Voters' response propels Ross Perot to take steps ON POLITICS

Jack W. Germond & Jules Witcover

May 13, 1992|By Jack W. Germond And Jules Witcover

DALLAS -- The morning after supporters in Austin had filed more than 200,000 signatures to place his name on the Texas ballot, H. Ross Perot was back in his high-rise office here, still filled with the wonderment of it all.

That "ordinary people," as he called them in a speech on the

Texas Capitol steps, could pull off the feat -- in five weeks gathering four times the number of names required -- was a marvel to him.

He never imagined, he said, when he made that "impulsive statement" that he'd run for president if such folks placed him on the ballot in 50 states, that they could pull it off. But they are so well on the way to doing it, he said, it looks as if he has made a promise he's going to have to keep.

Perot acknowledges now that, while the effort was self-starting, he has been obliged to give it a hand -- a fact underscored by the bank of 100 telephones he has installed and paid for in a nearby office building with ample space for expansion into a full-blown campaign headquarters.

"When it started happening," he says of the response to his promise, "we had chaos, so I had to put the telephone bank in to get that away from my office. So you could say I started to make it happen right there."

He then needed a small team of aides to respond to the calls, he says, "and now, since it is going so well, we are having to organize on issues, and have to organize assuming a campaign." If it happens, he says, "and there's no organization, it will be too late to create one."

Right now, Perot is supposed to be hunkered down, maintaining a low profile while he and aides prepare policy positions to help him weather the barrage of questions on substance and on his past actions that have come hand-in-hand with the success of his petition drive.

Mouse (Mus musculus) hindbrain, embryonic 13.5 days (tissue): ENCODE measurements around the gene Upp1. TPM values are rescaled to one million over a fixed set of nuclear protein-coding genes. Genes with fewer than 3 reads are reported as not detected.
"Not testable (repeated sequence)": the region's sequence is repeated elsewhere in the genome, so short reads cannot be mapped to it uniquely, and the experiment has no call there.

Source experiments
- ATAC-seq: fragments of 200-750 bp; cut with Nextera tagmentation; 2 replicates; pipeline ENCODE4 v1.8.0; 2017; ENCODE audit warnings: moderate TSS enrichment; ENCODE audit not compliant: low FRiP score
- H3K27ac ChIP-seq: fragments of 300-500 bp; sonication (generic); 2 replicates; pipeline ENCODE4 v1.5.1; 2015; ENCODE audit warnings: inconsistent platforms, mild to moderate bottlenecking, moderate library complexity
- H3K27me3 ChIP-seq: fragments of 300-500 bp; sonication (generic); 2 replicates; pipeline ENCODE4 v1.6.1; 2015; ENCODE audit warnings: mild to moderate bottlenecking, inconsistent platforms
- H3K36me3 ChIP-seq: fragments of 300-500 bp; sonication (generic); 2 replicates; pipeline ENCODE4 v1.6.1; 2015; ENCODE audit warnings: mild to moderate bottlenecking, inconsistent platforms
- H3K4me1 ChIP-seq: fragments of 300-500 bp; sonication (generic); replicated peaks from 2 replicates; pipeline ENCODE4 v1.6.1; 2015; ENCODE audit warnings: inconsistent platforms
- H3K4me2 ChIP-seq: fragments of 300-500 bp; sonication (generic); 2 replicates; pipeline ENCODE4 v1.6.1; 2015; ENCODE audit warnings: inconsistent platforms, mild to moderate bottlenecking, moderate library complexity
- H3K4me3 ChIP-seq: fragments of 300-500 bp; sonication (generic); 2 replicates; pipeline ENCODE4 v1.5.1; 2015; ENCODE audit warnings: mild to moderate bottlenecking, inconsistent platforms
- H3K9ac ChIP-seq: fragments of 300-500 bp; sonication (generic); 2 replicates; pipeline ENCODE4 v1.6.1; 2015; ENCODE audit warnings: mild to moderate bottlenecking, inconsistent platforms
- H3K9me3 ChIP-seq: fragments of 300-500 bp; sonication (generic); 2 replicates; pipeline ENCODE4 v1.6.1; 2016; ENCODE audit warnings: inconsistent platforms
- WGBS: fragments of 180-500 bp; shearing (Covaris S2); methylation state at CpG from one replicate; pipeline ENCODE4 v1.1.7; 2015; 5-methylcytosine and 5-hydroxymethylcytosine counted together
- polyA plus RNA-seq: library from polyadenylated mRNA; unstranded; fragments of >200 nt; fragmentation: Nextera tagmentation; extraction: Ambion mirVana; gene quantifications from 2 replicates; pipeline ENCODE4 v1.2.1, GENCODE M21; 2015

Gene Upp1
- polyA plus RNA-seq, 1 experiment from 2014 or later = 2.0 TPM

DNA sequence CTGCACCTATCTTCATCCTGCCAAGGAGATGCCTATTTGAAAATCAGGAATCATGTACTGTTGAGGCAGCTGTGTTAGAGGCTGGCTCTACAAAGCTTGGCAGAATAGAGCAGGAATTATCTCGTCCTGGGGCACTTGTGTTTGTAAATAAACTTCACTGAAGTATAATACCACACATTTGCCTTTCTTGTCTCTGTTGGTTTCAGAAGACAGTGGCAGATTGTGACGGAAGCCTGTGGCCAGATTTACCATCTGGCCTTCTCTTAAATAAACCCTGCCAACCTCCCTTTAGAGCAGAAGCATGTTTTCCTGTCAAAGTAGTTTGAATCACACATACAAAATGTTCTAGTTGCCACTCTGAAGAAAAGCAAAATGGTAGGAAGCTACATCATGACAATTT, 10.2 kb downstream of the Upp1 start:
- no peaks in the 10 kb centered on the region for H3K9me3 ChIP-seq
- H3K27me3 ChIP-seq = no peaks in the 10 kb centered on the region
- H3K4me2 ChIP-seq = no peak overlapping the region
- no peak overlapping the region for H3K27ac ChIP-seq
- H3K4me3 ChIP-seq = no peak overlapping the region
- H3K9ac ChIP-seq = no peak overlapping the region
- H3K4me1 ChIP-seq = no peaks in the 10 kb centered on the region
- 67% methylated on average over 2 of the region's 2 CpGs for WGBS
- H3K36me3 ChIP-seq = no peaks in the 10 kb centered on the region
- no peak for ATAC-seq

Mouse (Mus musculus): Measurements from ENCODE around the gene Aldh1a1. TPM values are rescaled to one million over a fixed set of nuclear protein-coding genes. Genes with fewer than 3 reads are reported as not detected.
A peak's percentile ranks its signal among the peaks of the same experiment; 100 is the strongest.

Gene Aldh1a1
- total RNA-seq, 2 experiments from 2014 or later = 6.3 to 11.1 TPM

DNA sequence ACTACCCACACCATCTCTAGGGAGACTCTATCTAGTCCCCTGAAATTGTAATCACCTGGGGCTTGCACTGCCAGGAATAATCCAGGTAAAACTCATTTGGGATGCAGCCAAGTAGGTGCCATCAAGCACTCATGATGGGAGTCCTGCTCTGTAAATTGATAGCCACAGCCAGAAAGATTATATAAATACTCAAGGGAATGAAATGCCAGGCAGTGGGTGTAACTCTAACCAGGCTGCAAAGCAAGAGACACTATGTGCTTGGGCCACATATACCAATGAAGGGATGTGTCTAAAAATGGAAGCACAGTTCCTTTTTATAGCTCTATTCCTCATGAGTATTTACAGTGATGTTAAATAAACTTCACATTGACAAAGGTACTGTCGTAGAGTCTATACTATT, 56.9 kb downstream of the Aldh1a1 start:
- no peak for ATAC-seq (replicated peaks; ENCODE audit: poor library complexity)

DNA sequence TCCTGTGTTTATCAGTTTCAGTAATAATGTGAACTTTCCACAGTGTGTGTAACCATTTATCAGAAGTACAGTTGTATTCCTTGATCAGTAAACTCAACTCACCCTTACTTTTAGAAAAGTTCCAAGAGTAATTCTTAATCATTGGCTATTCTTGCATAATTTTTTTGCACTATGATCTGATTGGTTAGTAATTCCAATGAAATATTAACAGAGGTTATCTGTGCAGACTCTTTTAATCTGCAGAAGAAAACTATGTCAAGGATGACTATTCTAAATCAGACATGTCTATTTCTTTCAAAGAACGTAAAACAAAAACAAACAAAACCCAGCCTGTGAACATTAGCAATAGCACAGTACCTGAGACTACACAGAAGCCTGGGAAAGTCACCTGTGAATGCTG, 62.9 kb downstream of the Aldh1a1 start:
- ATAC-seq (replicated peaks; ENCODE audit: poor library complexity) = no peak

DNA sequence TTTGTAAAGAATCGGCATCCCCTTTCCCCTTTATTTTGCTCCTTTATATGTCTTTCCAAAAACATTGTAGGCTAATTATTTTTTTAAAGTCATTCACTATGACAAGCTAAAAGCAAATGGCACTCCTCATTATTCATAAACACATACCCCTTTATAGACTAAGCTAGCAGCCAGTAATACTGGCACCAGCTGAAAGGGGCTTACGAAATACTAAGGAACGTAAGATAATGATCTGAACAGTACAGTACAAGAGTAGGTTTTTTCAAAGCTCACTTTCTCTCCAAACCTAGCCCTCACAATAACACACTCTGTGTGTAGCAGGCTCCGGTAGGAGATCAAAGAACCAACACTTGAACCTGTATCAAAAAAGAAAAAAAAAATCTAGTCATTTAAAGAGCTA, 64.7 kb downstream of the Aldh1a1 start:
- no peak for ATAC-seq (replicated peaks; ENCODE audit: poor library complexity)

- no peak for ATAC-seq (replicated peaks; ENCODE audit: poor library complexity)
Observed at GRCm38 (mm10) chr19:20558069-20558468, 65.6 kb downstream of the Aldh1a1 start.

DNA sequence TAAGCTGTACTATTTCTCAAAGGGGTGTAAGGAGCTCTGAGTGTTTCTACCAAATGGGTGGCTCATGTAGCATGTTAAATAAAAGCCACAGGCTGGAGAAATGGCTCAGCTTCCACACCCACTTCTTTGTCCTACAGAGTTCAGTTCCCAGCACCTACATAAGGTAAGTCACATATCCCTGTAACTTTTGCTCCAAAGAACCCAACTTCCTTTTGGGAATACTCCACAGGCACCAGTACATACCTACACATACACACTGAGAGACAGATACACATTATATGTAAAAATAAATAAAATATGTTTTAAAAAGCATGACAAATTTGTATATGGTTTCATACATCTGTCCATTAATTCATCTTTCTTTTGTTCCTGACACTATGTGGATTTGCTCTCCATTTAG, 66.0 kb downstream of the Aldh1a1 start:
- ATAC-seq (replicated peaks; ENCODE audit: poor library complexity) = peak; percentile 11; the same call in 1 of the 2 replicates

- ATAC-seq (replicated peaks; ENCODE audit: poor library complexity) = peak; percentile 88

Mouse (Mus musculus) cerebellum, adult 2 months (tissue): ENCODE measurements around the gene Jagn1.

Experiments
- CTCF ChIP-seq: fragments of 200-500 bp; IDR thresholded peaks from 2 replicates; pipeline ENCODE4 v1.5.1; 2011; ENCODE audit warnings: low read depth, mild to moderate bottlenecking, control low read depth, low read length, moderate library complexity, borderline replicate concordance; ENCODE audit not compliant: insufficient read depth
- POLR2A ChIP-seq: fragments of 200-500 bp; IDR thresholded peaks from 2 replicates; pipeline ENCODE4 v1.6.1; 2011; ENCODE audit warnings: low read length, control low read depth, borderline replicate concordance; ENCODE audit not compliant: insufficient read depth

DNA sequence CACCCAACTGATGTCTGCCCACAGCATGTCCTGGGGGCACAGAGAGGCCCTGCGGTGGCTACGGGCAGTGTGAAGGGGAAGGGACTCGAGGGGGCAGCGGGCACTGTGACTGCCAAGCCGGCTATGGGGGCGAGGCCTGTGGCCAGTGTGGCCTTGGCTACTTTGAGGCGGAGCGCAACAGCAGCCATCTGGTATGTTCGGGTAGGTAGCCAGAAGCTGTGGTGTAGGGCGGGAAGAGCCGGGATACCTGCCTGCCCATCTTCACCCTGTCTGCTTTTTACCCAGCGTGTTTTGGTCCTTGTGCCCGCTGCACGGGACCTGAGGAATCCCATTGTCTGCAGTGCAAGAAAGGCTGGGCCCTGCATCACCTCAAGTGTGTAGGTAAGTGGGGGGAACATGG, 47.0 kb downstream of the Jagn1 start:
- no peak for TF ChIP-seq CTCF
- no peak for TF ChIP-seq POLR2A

Indeed, he is not saying much about such matters as the reports based on Nixon staff memos in the National Archives suggesting that the man who presents himself as an outsider in politics actually was up to his neck in inside dealings with the Nixon administration.

What he will say, beyond denying the allegations, is that these and other reports have all been brought to the press by agents of the Republican Party in the hope of scaring him out of the presidential race, and that is not about to happen. In fact, he hints, the Republicans may be sorry before the campaign is over that they ever started digging up the past.

Perot insists he is going to run a positive campaign, in line with the tone he tried to set in his speech in Austin at the petition filing, when he told his supporters that "if you hate other people, I don't want your vote."

Asked whether, for all the volunteer underpinnings of the Draft Perot effort so far, he will have to hire professional consultants to run it, he says: "We are not going to hire people to try to destroy the other two candidates, if that's what you mean."

This is a rare reference by Perot to the fact that there are two other candidates, so focused does he seem to be on President Bush as his target. "I think the Democrats have a program and have a platform and have things they believe in and are talking about them," he says, without ever mentioning Gov. Bill Clinton.

The phenomenon of an independent presidential candidate with enough money to finance what he calls a "world-class campaign" out of his own pocket has brought Perot much unsolicited advice on how to conduct it. Some pros have suggested that because he is new to politics and has such a fat bankroll, his best strategy would be to run exclusively on paid television, staying out of the fire of the news media and the public. But Perot insists it won't be that way, because the feedback from both the press and the public are helpful to him.

He says he's not about to campaign "like some Third World dictator" surrounded by excessive security, because he needs to be out rubbing elbows with those "ordinary people" who have gotten him into this business.

As for the press, he says, "the playback on those television shows where people are arrogant and condescending" has produced more support for him than he could ever generate himself.

Perot still declines to set a date to announce his candidacy, but it doesn't really matter. "All this stuff [that he says comes from the Republicans] does," he says, "is just increase my resolve that we have to do it."

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